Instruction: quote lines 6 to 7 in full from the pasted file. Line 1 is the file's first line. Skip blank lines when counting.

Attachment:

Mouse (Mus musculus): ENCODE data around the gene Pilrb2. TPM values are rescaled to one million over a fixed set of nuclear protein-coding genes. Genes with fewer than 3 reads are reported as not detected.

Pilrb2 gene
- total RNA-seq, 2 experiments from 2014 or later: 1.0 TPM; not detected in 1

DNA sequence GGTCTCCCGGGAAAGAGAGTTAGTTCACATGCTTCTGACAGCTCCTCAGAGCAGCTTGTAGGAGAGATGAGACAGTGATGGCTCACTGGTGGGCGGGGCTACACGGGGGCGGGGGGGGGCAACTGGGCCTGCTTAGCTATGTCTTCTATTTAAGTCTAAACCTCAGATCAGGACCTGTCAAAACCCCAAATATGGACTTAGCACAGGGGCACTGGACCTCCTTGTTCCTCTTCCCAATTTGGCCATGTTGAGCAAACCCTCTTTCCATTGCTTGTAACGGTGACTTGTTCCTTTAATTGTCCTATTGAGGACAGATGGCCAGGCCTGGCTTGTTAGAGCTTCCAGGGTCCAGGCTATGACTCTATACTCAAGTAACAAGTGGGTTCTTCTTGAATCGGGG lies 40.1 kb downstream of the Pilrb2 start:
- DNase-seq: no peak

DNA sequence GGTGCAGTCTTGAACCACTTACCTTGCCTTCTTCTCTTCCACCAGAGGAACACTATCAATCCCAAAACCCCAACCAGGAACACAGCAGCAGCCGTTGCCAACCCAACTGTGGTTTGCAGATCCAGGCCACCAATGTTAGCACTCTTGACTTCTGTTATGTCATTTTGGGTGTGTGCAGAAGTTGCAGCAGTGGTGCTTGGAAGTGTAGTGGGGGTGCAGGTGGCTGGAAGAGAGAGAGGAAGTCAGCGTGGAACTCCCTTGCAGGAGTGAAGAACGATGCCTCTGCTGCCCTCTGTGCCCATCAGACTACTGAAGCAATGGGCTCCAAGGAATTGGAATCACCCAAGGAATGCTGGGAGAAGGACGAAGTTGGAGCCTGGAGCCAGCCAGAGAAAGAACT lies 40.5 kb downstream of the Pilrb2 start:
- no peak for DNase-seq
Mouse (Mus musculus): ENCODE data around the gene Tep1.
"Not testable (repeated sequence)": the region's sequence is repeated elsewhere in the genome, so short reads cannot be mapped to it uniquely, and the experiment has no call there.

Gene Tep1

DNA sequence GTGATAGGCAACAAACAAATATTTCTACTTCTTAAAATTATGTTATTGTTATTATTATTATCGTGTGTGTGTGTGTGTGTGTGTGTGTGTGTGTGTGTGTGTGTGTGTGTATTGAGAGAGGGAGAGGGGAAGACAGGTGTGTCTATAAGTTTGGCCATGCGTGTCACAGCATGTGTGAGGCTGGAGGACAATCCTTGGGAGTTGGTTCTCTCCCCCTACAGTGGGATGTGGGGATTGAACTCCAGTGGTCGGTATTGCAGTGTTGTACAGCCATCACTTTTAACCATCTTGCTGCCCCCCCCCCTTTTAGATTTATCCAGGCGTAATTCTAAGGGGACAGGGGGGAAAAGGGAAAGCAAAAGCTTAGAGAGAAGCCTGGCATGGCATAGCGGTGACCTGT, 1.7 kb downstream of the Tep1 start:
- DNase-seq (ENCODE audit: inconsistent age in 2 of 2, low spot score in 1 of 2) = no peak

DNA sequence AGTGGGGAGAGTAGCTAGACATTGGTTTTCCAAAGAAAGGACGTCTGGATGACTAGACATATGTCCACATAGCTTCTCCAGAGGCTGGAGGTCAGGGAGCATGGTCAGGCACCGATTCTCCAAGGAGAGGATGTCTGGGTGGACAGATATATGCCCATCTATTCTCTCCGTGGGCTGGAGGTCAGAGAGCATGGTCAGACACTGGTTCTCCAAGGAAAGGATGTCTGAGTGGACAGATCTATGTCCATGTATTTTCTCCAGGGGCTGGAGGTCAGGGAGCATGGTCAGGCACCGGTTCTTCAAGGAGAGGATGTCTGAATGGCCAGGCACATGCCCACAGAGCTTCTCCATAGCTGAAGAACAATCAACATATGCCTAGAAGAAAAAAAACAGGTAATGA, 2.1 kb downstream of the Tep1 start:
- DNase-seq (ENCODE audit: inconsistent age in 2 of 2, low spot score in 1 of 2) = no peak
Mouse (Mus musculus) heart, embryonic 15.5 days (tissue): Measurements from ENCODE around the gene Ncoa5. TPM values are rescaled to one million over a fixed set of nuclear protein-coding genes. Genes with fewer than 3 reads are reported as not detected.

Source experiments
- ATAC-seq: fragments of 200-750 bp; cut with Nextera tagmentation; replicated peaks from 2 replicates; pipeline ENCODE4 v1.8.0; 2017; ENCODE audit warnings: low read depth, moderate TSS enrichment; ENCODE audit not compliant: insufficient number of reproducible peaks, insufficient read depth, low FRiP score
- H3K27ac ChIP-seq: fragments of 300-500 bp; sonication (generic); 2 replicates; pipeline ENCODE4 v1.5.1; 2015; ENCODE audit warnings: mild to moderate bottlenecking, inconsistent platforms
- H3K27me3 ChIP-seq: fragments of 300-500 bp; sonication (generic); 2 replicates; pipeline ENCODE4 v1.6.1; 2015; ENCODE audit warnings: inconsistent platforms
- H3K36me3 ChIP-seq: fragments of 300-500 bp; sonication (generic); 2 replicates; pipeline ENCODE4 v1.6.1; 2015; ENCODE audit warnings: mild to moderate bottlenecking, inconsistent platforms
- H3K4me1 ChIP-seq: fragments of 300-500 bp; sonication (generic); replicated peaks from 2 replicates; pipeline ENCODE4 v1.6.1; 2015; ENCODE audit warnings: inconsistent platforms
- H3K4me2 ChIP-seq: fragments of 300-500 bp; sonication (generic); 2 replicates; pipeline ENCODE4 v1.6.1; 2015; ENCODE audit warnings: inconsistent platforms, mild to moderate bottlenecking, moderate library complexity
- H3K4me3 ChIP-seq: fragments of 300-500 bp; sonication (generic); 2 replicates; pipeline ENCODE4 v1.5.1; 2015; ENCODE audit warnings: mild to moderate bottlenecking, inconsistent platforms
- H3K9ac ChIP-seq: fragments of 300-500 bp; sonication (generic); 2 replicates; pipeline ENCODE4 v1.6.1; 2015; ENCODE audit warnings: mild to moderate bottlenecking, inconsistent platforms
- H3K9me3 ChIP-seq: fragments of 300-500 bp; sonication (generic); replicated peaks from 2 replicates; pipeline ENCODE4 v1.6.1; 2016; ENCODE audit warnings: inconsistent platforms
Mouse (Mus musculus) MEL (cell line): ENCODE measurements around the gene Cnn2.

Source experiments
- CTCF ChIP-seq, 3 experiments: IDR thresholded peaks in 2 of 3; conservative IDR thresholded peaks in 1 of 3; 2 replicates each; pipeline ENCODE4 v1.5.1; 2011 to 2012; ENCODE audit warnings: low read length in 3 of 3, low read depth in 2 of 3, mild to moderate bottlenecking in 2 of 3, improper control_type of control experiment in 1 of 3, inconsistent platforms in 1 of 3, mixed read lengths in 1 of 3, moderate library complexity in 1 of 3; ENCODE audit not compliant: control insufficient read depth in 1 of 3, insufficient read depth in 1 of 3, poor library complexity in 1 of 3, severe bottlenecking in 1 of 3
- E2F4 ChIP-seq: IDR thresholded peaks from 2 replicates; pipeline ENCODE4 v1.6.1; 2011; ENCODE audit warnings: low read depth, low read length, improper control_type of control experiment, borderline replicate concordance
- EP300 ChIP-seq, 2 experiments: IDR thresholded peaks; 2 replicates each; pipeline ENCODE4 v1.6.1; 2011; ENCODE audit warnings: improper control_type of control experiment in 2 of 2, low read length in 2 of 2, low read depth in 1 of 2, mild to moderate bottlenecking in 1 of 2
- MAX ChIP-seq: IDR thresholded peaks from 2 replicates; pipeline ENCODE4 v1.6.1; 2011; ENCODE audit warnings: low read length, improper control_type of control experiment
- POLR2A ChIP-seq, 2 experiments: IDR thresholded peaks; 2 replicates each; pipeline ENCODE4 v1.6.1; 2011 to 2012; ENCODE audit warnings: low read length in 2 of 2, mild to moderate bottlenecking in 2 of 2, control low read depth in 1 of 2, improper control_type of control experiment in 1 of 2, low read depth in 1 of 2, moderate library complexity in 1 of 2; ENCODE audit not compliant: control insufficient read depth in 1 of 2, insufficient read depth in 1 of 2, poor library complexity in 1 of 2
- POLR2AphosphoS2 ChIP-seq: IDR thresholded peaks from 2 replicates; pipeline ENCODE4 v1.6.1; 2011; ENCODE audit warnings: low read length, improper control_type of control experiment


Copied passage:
DNA sequence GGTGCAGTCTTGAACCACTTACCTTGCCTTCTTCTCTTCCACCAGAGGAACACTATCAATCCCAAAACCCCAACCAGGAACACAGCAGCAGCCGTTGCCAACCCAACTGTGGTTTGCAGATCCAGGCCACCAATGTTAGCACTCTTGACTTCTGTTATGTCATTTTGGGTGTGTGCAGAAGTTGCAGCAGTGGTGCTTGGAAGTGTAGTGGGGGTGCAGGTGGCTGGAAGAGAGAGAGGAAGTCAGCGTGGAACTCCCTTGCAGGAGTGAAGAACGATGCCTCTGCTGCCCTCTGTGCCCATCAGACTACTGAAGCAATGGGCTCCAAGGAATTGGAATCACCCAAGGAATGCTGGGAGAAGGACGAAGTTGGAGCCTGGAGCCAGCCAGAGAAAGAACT lies 40.5 kb downstream of the Pilrb2 start:
- no peak for DNase-seq